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Even The Salmon Were Terrified!

07 Oct

The great Miramichi fire, 1825; The polar hero...

The great Miramichi fire, 1825; The polar heroes, and fourteen other poems / Le grand incendie de Miramichi, 1825, les héros polaires et quatorze autres poèmes [traduction libre] (Photo credit: BiblioArchives / LibraryArchives)

One of the most famous fishing and hunting areas in Canada is the Miramichi Valley in New Brunswick.  Sportsmen from all parts of the continent fish the Miramichi River and its many tributaries every year for Atlantic salmon.

Among the keenest fishing fans was Ted Williams, one of the greatest batters in baseball for many years.  As soon as the baseball season finished at the end of September, Williams would be out of his Red Sox uniform and heading for the Miramichi.  It was just as well — for his fishing — that the Red Sox got into the World Series only once during his career, for his team’s absence from the championship enabled him to reach Miramichi before the season closed.

The entire Miramichi area was almost destroyed by one of the worst forest fires in Canadian history on October 7, 1825.  In the afternoon the wind was moderate and shifting.  A broad cloud of smoke was seen to rise vertically, Northwest of Newcastle.  At seven o’clock in the evening the breeze freshened, and the air suddenly darkened.  Ashes and cinders came down so heavily that people were blinded and could hardly breathe.  About an hour later a loud roaring noise was heard in the woods, and the wind began to blow with hurricane force.  Suddenly sky and earth were illuminated by a sheet of flame which enveloped Newcastle and Douglastown.  Houses were blazing within three minutes.

People in Newcastle ran into a marsh about half a mile away, and tried to escape from the flames and heat by burrowing into the mud and water.  Others rushed to the river and clambered into boats, or hung onto rafts and logs.  Many simply stood or swam in the river and tried to protect themselves from the scorching heat.

Cattle and other animals, wild and domestic, followed the people into the river.  At one place a bear was seen sheltering in the river with some cows, but did not try to harm them.  Even the salmon were terrified of the flames.  They rushed from pool to pool, and many were bruised to death on the rocks.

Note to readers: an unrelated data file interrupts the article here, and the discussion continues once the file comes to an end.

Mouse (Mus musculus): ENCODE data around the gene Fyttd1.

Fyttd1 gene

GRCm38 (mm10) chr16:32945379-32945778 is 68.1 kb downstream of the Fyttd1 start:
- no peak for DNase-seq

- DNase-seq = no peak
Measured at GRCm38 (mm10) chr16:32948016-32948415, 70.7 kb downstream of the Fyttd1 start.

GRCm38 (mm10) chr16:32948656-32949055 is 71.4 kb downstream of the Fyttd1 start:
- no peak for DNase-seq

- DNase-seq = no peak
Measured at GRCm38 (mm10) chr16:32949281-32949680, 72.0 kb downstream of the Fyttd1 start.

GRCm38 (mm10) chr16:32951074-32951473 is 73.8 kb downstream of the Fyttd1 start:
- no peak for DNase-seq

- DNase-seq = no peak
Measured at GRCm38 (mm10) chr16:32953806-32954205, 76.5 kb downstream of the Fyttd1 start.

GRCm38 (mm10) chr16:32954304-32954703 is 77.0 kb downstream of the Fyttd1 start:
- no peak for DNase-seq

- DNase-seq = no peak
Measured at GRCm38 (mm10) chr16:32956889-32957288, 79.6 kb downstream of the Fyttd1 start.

New Brunswick is famous for its folk songs, and the story of the great Miramichi fire is still told in songs and verse.

There are sites on the Internet that cover this terrible tragedy. I would suggest the Miramichi Landings, and the John Wood 1946 blog, as well as the Charlotte Taylor webpage, and finally a .pdf Lest We Forget (a very good article about Canada’s major wildland fire disasters of the past, 1825-1938).

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6 responses to “Even The Salmon Were Terrified!

  1. seeker

    October 7, 2013 at 11:39 am

    Wow such powerful writing, Tk. Thee salmons were terrified. That must have been such a fire Ola from Spain…

     
    • tkmorin

      October 7, 2013 at 12:39 pm

      Ola from rainy Ottawa!
      Thanks for the encouraging words. I’m happy I never have had to live through such an event!

       
  2. Amanda Wood

    October 7, 2013 at 11:25 am

    I know it probably was a typo…but it still almost works: “ashes and cinders came down so heavenly”..thanks for the great bit of history

     
    • tkmorin

      October 7, 2013 at 11:40 am

      LOL You are right: it made the post more poetic. I’ve certainly made worse mistakes in past posts. 🙂
      Thank you for visiting and taking the time to write!

       
  3. L. Marie

    October 7, 2013 at 8:44 am

    Wonderful post! And what an awful event! How long did it take to rebuild after that calamity?

     
    • tkmorin

      October 7, 2013 at 9:30 am

      By 1830, five years later, all businesses were booming again … Impressive as there was great damage.
      As awful as it was, I like haring about resilience! 🙂

       

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